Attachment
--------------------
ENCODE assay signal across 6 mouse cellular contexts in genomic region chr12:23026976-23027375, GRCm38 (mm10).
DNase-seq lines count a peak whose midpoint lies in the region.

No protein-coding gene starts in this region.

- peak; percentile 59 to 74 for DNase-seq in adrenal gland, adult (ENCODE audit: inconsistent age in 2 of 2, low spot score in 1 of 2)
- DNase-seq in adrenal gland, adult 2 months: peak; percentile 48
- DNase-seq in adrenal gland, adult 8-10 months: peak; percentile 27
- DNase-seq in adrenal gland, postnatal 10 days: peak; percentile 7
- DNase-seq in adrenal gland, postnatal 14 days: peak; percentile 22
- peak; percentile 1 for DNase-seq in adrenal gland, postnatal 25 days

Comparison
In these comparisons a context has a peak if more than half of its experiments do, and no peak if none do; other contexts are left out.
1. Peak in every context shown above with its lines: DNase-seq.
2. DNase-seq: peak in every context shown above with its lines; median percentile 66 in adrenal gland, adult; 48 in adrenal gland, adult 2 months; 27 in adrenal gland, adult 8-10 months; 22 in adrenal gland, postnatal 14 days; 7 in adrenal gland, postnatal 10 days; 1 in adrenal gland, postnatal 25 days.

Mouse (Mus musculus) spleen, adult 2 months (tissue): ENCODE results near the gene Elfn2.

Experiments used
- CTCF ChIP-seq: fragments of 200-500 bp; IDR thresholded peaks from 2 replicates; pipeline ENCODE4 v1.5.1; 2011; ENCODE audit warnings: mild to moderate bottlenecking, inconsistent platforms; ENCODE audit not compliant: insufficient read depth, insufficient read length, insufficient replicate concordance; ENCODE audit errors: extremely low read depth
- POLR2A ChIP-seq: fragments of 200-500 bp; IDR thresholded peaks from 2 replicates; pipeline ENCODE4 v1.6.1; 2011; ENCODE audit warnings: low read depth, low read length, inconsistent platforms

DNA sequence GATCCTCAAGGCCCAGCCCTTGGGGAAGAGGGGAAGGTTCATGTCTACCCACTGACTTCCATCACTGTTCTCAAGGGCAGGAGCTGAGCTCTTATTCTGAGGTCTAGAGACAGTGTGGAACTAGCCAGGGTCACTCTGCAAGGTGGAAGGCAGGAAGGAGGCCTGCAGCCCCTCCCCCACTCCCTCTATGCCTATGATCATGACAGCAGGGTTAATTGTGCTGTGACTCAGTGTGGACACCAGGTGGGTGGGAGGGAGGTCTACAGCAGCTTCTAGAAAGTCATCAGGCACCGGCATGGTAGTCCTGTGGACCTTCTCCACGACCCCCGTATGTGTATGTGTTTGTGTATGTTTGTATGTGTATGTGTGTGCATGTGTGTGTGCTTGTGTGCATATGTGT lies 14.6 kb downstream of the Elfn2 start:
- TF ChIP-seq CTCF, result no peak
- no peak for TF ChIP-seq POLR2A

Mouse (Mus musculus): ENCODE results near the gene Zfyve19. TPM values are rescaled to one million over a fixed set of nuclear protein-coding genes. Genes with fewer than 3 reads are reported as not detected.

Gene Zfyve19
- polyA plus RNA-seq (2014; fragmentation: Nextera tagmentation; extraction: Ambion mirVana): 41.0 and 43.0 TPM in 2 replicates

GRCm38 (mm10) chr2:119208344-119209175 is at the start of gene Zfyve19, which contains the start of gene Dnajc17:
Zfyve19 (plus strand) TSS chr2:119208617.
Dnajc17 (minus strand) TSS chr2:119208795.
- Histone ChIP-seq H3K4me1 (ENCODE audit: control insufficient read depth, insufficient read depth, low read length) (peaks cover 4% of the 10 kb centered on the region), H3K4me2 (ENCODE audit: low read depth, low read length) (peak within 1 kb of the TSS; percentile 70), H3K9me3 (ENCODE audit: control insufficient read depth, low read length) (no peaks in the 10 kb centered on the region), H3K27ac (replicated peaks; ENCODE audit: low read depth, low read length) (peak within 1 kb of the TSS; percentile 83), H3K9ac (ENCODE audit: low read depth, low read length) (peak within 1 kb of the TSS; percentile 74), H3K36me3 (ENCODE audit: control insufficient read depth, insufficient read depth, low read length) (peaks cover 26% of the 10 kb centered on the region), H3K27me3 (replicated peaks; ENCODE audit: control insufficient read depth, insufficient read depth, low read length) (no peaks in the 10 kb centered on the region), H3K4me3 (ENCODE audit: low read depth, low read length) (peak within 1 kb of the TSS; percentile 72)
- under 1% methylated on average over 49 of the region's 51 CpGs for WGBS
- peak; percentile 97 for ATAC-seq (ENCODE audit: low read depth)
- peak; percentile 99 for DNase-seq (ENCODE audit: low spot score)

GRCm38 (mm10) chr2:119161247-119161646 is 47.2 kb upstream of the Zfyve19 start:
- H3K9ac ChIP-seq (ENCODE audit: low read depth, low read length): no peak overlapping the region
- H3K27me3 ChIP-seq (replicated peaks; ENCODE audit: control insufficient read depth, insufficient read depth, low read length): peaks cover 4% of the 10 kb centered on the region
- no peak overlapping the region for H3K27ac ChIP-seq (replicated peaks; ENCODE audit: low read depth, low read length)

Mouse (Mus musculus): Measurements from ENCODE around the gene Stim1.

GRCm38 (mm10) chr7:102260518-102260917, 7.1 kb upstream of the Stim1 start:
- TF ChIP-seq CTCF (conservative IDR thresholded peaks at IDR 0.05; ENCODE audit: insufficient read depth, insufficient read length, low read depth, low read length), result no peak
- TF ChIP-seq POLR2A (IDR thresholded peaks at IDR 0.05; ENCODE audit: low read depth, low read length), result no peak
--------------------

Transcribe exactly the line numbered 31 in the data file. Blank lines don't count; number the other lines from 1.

GRCm38 (mm10) chr2:119161247-119161646 is 47.2 kb upstream of the Zfyve19 start: